Earlier this month, a spotlight was shone on the save or die game mechanic by members of the development team for Dungeons & Dragons Next. The vast majority of my experience with D&D is through 4th Edition, which is built with less lethality as the default option compared to earlier editions. For example, our group played a BASIC D&D game last year and the character I played died while I was away from the table during a 90-second roundtrip to use the bathroom. I left the table while the character had full health only to return to a corpse riddled by zombie teeth and claw marks. The lethality of the game has certainly shifted over time, and the developers of D&D Next are now seeking input about the utility of the most lethal aspect of D&D – save or die effects.
As a relative newcomer to D&D and tabletop roleplaying games, I find the save or die mechanic fascinating for all that it means for the game and those playing it. I have been playing computer- and console-based RPGs and other videogames since Atari and I cannot think of an equivalent mechanic to save or die. I have never played World of Warcraft or similar games, but I have learned if a character dies, his or her progress is not lost forever. The player – and character – continue to adventure another day. Even thinking about punishing games like the original Ninja Gaiden on the Nintendo Entertainment System, which resulted in a multitude of deaths, they still featured the same protagonist after the character died. No matter how many times the player was punctured by throwing stars or knocked out of the sky by birds, the player still continued Ryu’s journey set forth by his father.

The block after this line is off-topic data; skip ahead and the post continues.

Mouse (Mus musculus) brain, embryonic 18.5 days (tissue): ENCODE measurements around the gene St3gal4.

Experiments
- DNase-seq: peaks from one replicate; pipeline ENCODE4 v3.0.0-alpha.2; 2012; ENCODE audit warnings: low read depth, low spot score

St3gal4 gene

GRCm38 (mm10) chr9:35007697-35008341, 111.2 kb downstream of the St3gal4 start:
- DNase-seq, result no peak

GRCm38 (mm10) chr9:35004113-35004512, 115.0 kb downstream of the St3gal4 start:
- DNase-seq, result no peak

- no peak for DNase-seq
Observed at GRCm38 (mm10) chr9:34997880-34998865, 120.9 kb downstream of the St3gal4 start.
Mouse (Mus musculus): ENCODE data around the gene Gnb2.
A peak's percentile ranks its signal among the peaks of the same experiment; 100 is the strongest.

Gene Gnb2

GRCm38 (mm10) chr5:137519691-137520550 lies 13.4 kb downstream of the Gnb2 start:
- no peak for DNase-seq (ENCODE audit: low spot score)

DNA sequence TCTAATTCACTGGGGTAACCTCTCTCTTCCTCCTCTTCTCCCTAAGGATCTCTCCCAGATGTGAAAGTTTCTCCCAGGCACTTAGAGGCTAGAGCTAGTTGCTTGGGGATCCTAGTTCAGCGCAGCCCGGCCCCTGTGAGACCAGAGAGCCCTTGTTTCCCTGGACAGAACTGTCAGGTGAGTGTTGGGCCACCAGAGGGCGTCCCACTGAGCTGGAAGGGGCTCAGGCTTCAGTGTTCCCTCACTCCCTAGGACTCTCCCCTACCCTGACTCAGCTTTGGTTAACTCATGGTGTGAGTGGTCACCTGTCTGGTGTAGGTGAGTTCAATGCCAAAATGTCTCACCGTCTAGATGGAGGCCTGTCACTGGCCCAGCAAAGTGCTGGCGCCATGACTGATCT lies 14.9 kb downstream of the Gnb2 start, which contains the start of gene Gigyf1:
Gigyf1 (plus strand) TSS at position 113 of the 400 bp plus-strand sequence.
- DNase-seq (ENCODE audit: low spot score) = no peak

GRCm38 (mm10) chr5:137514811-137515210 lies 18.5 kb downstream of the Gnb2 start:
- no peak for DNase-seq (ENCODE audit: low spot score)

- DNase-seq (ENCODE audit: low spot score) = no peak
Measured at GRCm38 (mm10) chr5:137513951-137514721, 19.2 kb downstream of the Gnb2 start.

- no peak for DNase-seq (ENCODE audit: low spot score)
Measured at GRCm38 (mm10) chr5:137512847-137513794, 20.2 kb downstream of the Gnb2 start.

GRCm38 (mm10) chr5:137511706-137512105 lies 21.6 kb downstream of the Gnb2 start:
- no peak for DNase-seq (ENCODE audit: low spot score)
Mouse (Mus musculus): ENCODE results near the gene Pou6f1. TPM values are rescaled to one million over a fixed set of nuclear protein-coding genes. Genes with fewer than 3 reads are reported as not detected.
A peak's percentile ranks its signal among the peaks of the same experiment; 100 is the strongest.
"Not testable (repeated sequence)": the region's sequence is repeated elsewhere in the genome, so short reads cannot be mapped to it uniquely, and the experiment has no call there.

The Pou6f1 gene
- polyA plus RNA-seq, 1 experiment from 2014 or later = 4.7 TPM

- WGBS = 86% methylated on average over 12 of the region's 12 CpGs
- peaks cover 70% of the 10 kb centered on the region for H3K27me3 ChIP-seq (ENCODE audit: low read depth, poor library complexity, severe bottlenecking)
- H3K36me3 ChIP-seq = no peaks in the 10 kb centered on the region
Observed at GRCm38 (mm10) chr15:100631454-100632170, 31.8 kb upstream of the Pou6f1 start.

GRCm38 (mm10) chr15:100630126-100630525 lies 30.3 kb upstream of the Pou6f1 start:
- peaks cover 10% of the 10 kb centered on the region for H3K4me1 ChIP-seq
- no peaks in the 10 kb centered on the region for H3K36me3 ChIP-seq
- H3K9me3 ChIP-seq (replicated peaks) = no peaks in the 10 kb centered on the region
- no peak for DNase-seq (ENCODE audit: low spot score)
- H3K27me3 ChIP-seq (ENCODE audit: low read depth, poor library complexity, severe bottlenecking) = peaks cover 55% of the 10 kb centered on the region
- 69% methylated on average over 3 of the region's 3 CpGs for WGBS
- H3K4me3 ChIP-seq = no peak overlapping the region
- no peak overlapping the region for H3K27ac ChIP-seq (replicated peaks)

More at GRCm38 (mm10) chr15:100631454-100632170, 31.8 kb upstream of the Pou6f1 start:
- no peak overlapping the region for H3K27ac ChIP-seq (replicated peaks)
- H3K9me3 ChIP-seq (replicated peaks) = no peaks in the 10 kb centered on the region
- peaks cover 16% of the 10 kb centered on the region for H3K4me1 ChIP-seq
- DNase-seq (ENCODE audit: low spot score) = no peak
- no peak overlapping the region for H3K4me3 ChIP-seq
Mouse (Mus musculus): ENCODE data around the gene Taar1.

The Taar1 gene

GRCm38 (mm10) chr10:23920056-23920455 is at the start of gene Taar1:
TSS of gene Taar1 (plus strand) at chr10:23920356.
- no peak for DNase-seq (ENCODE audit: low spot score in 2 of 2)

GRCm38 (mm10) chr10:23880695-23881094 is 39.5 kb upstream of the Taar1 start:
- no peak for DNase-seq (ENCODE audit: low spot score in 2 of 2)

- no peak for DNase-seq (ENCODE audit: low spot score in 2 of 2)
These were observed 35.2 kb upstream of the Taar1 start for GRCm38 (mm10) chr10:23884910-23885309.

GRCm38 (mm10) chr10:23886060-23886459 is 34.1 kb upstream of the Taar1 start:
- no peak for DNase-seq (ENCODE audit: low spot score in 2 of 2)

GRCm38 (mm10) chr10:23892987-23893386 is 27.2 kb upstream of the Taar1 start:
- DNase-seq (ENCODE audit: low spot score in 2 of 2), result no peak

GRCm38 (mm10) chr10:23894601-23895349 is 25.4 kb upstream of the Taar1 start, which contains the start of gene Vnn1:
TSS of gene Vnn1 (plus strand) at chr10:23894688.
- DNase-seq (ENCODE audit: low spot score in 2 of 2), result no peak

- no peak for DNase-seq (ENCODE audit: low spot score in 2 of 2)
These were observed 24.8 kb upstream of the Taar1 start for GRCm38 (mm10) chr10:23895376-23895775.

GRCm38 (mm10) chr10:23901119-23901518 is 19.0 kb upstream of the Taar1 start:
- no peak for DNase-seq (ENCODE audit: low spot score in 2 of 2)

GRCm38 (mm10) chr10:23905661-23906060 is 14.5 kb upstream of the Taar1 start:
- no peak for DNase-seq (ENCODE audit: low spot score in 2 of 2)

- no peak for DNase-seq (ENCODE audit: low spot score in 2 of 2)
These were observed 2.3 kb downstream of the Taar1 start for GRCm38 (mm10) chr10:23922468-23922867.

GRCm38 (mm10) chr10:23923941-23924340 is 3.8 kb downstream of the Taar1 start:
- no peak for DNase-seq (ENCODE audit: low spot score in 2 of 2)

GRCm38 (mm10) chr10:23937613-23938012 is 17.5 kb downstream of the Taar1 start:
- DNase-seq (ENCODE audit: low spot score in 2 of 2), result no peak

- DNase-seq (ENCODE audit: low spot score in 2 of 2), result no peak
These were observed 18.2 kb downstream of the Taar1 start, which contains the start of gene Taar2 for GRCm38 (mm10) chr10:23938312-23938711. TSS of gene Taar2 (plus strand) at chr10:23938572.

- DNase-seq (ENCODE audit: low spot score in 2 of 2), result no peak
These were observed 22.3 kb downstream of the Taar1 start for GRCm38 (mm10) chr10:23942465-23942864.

Ignoring Raise Dead and other options, D&D is one of the few games I’ve played where character death is FINAL. Save or die effects add an element of chance to the finality; saving throws in 4th Edition, not factoring in any relevant modifiers, will fail 45% of the time. In earlier editions, the fail rate was less favorable to the player. Fail a save, and the adventure was immediately over for that character forever. This strikes me as an odd way to manage a roleplaying game in terms of fostering a level of attachment and emotional investment from a player.